Prevencion de la transmision sanguinea del VIH: La experiencia mexicana
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The problem of HIV transmission through blood in Mexico has unique features in terms of its magnitude, its causes, and the preventive measures that have been adopted. As of August 1988, 1 628 cases of AIDS had been reported in Mexico, of which 74 percent were ascribe to sexual contact, 12 percent to transmission, 1 percent to a combination of factors; and 11 percent to undetermined causes at the time. Of the 201 subjects infected by blood, 159 (79 percent) were infected though transfusions; 37 (18 percent) are hemophiliacs, and 5 (3 percent) are intravenous drug users. The percentage of cases of transmission through blood is greater than that reported in other countries of the Americas, such as the United States and Brazil. This problem was associated with a prevalence of HIV infection of 7 percent among paid donors as compared with a frequency of infection of 0.1 percent among volunteer donors. Preventive measures undertaken include the establishment of a National AIDS Prevention Committee that, in turn, determined legislative amendments to the General Health Law that included compulsory screening to detect HIV infection among all donors and prohibition of the sale of blood. It was also decided that HIV infection and AIDS should be subject to epidemiologic surveillance and must be reported to health authorities immediately. A national network of screening laboratories was set up and an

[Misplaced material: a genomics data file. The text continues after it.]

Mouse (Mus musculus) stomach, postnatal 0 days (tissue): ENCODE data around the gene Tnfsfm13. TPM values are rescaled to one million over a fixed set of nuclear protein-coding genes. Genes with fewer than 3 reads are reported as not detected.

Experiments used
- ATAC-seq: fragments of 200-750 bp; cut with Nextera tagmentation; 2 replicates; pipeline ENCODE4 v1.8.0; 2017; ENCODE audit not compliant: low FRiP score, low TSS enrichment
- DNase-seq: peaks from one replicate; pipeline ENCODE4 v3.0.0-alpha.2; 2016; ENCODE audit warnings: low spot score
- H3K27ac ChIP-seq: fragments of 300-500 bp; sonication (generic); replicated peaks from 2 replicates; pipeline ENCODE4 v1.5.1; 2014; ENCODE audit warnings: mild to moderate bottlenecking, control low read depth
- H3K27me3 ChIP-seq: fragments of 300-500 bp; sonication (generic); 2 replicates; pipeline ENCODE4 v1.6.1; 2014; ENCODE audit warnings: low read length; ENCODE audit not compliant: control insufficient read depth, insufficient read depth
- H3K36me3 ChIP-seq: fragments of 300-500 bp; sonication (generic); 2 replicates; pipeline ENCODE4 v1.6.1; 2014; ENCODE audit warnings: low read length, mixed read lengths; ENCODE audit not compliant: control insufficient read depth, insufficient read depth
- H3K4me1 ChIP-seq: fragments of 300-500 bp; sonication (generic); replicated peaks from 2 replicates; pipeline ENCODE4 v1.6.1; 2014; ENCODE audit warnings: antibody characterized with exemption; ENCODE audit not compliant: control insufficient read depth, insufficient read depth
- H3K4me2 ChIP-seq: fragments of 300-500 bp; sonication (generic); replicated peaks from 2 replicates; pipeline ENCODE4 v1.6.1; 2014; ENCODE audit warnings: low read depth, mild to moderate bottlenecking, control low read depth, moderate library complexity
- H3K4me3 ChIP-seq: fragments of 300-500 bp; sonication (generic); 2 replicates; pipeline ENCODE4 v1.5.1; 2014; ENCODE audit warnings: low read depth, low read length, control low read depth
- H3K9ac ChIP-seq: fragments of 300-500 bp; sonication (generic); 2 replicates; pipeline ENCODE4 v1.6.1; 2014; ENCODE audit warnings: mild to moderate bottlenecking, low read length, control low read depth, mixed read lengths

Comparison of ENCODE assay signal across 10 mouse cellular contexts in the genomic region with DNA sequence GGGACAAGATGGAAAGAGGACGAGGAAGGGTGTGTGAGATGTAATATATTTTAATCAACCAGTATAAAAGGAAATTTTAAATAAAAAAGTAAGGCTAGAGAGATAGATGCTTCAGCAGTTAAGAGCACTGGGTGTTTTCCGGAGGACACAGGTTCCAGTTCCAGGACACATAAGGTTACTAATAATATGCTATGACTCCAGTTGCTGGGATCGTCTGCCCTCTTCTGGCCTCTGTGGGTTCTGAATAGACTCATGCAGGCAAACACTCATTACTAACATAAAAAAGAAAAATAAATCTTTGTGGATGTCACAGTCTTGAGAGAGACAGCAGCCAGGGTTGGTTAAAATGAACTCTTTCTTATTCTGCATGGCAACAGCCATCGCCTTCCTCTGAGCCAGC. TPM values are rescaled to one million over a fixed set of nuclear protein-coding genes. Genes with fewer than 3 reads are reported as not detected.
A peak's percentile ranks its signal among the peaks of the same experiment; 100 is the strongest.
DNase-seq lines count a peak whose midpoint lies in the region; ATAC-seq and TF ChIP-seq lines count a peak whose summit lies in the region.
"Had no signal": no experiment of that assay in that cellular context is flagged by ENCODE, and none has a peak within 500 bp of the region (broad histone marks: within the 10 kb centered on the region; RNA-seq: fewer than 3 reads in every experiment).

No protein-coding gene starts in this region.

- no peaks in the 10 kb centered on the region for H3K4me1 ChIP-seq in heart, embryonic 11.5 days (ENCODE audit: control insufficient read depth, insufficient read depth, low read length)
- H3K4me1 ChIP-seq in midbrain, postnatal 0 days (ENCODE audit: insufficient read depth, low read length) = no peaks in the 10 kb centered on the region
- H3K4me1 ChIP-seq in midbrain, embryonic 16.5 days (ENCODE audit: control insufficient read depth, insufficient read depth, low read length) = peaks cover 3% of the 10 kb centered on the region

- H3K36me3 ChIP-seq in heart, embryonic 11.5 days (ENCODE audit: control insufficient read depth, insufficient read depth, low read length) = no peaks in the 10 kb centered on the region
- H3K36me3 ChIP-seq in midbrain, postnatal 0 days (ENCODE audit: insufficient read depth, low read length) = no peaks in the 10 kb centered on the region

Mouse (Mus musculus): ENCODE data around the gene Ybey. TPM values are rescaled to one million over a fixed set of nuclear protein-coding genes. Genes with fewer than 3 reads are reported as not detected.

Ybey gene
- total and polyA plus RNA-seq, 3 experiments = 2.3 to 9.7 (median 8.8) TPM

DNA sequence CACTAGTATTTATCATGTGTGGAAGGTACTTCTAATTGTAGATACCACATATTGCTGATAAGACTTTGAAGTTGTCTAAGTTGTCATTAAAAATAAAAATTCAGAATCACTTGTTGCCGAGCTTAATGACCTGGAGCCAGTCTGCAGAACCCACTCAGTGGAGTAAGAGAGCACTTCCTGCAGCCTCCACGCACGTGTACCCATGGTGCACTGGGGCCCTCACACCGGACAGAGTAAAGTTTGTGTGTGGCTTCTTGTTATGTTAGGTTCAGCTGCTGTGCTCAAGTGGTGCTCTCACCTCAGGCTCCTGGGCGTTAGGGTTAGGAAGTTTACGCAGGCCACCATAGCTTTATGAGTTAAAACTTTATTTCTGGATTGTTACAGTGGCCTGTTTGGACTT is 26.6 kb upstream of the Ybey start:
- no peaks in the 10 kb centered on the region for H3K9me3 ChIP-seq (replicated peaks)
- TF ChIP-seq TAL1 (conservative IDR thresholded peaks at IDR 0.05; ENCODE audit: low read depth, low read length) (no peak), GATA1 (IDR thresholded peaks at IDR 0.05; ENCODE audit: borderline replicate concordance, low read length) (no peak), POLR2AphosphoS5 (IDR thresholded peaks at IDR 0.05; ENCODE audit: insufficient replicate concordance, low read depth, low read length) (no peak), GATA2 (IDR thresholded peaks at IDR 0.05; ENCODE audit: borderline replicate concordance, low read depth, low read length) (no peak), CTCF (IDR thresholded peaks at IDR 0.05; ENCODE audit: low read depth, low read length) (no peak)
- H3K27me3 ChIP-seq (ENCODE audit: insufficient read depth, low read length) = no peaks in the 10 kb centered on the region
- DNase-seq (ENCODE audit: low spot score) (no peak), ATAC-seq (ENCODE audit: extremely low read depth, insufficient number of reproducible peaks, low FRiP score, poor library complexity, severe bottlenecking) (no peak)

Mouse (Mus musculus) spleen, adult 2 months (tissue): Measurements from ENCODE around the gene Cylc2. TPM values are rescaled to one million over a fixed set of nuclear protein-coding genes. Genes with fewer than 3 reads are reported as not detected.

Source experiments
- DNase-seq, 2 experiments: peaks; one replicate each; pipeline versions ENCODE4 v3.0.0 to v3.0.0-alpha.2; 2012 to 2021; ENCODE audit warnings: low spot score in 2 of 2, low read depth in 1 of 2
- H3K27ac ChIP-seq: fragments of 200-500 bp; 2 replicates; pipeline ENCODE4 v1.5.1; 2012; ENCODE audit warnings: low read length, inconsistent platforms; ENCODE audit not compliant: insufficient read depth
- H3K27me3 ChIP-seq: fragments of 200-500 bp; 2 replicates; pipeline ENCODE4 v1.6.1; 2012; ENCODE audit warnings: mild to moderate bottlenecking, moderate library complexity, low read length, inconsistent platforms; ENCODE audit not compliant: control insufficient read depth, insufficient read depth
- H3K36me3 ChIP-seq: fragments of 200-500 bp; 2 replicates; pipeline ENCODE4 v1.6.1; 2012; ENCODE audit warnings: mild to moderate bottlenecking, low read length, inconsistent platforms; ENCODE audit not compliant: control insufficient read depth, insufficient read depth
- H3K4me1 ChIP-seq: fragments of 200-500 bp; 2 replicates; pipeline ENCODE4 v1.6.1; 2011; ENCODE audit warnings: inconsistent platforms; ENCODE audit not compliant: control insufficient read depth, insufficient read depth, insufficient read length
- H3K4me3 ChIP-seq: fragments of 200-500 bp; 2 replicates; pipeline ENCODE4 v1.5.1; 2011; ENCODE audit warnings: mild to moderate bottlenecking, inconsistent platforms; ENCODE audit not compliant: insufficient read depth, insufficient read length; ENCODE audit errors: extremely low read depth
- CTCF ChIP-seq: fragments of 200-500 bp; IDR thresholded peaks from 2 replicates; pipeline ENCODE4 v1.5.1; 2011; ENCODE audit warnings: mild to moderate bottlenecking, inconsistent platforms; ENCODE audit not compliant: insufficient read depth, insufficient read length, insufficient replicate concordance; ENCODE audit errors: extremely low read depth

Prevention of HIV transmission through blood and blood products: Experiences in Mexico
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